Thomas Dry Howie Memorial Carillon and Tower

Erected in 1954, the carillon and tower were donated to The Citadel by two alumni, Charles E. Daniel, Class of 1918, and R. Hugh Daniel, Class of 1929, in tribute to their friend, Maj. Thomas Dry Howie, who was killed in action during World War II. Cast in the renowned Royal Van Bergen bell foundries in the Netherlands, the carillon contains one of the largest Dutch bell installations in the Western Hemisphere with bells ranging in size from 25 to 4,400 pounds. Also located in the tower is a marble and mahogany columbarium which contains 403 niches to hold urns bearing the remains of college alumni and their family members.

Thompson Hall

Home of the nationally recognized Academic Support Center as well as the Department of Mathematics and Computer Science. The building is named for Hugh S. Thompson, an 1856 graduate who was the first commissioner of the U.S. Civil Service, assistant secretary to the U.S. Treasury and twice governor of South Carolina.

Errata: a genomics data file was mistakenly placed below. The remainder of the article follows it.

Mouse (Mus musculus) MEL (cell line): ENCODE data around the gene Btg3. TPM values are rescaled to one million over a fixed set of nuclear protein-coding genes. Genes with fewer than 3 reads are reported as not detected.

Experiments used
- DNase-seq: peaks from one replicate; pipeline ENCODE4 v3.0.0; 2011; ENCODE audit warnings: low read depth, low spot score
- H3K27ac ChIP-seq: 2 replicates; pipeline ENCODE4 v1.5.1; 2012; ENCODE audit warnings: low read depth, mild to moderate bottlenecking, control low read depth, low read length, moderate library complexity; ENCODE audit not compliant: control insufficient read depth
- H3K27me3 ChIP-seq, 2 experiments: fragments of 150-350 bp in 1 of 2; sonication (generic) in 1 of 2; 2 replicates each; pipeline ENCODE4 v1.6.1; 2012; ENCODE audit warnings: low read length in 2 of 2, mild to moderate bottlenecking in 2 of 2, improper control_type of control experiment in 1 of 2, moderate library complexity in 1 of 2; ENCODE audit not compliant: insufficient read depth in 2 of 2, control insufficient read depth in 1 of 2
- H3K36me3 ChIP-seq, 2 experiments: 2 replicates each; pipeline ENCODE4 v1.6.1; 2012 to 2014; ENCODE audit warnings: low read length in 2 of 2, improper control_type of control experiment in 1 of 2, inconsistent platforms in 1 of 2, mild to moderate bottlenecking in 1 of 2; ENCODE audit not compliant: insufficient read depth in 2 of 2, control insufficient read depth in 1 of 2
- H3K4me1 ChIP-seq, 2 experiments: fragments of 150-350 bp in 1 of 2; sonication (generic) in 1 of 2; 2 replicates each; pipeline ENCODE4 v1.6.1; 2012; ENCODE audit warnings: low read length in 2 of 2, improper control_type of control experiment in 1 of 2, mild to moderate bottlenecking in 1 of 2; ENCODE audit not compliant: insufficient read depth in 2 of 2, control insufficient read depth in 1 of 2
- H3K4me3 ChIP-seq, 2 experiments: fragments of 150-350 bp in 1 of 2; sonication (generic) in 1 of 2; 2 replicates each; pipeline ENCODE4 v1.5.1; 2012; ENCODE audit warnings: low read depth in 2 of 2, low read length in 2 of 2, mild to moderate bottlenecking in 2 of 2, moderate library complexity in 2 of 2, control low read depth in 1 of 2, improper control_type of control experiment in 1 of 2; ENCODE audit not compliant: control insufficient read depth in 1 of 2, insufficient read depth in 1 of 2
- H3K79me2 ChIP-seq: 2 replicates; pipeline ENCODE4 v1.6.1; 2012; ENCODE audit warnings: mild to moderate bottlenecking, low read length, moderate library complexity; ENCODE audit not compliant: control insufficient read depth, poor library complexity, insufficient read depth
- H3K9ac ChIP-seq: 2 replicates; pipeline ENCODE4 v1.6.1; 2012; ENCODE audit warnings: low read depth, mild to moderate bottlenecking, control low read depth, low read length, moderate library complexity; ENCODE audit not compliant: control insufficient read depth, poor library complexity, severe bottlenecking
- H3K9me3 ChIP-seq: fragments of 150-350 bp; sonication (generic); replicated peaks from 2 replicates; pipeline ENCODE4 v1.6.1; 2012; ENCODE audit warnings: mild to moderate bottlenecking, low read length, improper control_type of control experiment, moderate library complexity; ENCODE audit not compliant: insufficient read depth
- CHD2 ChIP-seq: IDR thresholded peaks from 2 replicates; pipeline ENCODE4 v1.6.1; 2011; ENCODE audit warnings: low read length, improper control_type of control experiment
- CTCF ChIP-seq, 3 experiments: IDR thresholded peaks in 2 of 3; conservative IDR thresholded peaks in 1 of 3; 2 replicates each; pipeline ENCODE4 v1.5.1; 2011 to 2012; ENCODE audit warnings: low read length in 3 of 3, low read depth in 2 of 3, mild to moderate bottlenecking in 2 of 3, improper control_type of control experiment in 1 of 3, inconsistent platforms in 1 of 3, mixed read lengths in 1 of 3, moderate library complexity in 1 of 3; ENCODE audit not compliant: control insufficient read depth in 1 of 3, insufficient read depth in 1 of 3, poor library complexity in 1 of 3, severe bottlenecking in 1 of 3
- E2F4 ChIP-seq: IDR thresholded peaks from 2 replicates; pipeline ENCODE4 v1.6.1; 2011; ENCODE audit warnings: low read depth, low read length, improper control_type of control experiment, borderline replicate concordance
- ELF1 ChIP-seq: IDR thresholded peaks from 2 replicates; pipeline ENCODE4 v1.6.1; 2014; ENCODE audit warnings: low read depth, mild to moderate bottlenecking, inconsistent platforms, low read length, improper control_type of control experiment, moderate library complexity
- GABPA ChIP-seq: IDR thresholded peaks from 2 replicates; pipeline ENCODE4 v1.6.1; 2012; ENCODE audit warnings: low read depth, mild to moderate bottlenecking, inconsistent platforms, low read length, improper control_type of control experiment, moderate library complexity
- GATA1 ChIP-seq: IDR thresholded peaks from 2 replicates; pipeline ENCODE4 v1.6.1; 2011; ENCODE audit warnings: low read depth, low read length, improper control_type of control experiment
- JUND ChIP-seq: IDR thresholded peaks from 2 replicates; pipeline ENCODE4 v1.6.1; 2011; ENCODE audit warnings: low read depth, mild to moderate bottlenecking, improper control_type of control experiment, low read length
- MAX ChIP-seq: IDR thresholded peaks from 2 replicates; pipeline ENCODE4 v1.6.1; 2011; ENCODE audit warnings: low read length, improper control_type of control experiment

Only capitalized when it precedes a person’s name and becomes part of that person’s title.

Governor Nikki Haley thanked The Citadel for its support.

Joseph P. Riley, Jr., the former mayor of Charleston, accepted the newly-created chair in his name.

Vandiver Hall

Pronounced van-da-ver.

Vandiver Hall was named in honor of Col. Thomas C. (Nap) Vandiver, Class of 1929, a prominent South Carolina banker and long-time member of the Board of Visitors. Vandiver Hall contains facilities and practice areas for the soccer, wrestling, track and cross country, golf and baseball teams.

Washington Light Infantry Field

Recognizes one of the nation’s oldest militia units—the Washington Light Infantry—which guarded the original campus at Marion Square until 1843 when it turned over the facilities to the first Corps of Cadets on March 20 of that year. The unit was also instrumental in the reopening of the college after the Civil War.